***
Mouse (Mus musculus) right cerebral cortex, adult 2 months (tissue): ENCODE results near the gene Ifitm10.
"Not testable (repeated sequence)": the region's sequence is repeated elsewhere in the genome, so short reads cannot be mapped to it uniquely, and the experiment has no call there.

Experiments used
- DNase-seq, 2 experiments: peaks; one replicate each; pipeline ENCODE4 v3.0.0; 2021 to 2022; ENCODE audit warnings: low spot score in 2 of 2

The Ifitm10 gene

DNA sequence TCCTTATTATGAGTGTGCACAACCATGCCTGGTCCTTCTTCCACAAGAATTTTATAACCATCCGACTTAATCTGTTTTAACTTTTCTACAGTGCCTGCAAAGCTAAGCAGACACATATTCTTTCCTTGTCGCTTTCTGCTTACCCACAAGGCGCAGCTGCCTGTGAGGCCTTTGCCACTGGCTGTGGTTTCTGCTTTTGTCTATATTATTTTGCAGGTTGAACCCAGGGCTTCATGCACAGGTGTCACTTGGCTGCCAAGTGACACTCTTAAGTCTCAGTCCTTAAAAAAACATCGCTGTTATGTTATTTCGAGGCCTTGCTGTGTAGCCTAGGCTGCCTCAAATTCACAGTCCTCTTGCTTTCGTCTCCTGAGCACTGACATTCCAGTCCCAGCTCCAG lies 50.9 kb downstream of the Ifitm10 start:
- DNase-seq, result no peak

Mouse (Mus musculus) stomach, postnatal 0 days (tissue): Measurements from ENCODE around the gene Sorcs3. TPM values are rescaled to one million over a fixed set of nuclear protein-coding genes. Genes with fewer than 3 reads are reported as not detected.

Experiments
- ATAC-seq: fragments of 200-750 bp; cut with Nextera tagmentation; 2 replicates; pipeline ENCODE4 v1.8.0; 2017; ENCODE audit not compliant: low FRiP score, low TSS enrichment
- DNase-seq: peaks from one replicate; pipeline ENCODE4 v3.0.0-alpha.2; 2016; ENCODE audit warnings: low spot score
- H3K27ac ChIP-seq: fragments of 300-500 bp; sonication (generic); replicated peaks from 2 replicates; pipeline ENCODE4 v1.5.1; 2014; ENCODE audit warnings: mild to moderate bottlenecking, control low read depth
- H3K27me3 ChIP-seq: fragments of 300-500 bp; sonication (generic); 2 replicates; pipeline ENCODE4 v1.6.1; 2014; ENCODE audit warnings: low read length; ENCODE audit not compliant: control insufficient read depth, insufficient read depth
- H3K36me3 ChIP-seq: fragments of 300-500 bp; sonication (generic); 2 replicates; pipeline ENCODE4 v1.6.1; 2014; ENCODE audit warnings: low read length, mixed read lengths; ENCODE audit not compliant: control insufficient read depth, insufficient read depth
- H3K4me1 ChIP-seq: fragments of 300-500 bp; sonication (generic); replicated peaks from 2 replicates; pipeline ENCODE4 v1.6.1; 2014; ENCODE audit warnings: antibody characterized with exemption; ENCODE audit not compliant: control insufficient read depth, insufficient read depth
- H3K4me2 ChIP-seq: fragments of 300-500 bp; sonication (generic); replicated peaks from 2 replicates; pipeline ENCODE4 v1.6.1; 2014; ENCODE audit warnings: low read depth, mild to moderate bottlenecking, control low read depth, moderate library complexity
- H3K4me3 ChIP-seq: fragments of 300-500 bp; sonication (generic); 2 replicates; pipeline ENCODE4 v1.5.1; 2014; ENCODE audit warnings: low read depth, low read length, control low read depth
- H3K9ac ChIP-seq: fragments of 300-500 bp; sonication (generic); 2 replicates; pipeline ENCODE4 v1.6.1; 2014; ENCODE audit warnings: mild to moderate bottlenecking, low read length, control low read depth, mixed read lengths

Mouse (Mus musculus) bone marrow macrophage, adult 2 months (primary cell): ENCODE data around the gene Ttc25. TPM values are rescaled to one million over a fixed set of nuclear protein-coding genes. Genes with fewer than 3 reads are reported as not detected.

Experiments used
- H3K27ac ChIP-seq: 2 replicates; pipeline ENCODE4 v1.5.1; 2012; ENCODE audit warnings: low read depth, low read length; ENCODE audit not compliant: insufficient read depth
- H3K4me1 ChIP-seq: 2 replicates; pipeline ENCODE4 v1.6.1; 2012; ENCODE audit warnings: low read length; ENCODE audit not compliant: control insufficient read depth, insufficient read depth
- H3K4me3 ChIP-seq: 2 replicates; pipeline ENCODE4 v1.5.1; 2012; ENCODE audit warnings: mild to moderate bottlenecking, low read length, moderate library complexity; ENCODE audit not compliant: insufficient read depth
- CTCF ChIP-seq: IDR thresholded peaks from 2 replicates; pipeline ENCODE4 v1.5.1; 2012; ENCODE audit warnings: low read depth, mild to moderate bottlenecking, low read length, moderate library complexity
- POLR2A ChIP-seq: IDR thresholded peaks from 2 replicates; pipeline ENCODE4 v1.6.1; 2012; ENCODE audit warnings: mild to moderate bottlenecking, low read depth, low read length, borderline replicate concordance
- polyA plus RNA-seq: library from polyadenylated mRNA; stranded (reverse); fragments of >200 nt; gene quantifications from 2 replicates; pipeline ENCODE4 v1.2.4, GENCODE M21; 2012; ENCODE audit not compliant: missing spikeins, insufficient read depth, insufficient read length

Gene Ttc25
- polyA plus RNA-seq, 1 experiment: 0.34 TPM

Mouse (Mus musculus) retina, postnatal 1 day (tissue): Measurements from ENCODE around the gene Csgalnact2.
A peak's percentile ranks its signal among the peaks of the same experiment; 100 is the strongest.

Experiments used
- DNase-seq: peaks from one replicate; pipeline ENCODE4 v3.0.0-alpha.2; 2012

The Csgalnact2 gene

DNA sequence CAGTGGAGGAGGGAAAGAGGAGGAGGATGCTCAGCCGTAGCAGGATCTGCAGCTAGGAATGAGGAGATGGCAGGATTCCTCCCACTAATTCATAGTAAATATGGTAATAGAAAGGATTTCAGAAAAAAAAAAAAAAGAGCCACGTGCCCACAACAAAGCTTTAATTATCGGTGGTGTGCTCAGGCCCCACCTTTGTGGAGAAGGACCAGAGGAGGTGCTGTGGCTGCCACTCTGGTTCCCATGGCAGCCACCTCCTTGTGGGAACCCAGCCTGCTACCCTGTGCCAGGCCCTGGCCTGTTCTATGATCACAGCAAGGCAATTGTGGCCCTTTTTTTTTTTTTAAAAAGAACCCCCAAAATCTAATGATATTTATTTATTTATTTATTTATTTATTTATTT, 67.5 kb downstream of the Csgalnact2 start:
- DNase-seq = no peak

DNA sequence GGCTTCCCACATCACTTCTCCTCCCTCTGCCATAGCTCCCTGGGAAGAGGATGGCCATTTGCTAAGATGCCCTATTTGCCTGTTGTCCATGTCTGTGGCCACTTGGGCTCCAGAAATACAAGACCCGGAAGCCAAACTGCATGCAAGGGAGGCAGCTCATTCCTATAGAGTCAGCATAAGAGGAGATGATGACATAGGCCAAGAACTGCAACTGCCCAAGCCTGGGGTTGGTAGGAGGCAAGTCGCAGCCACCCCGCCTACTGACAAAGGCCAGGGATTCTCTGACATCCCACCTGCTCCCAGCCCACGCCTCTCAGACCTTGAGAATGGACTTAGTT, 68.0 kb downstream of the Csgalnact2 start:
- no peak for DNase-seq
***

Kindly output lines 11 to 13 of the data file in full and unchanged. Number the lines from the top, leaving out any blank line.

- DNase-seq: peaks from one replicate; pipeline ENCODE4 v3.0.0-alpha.2; 2016; ENCODE audit warnings: low spot score
- H3K27ac ChIP-seq: fragments of 300-500 bp; sonication (generic); replicated peaks from 2 replicates; pipeline ENCODE4 v1.5.1; 2014; ENCODE audit warnings: mild to moderate bottlenecking, control low read depth
- H3K27me3 ChIP-seq: fragments of 300-500 bp; sonication (generic); 2 replicates; pipeline ENCODE4 v1.6.1; 2014; ENCODE audit warnings: low read length; ENCODE audit not compliant: control insufficient read depth, insufficient read depth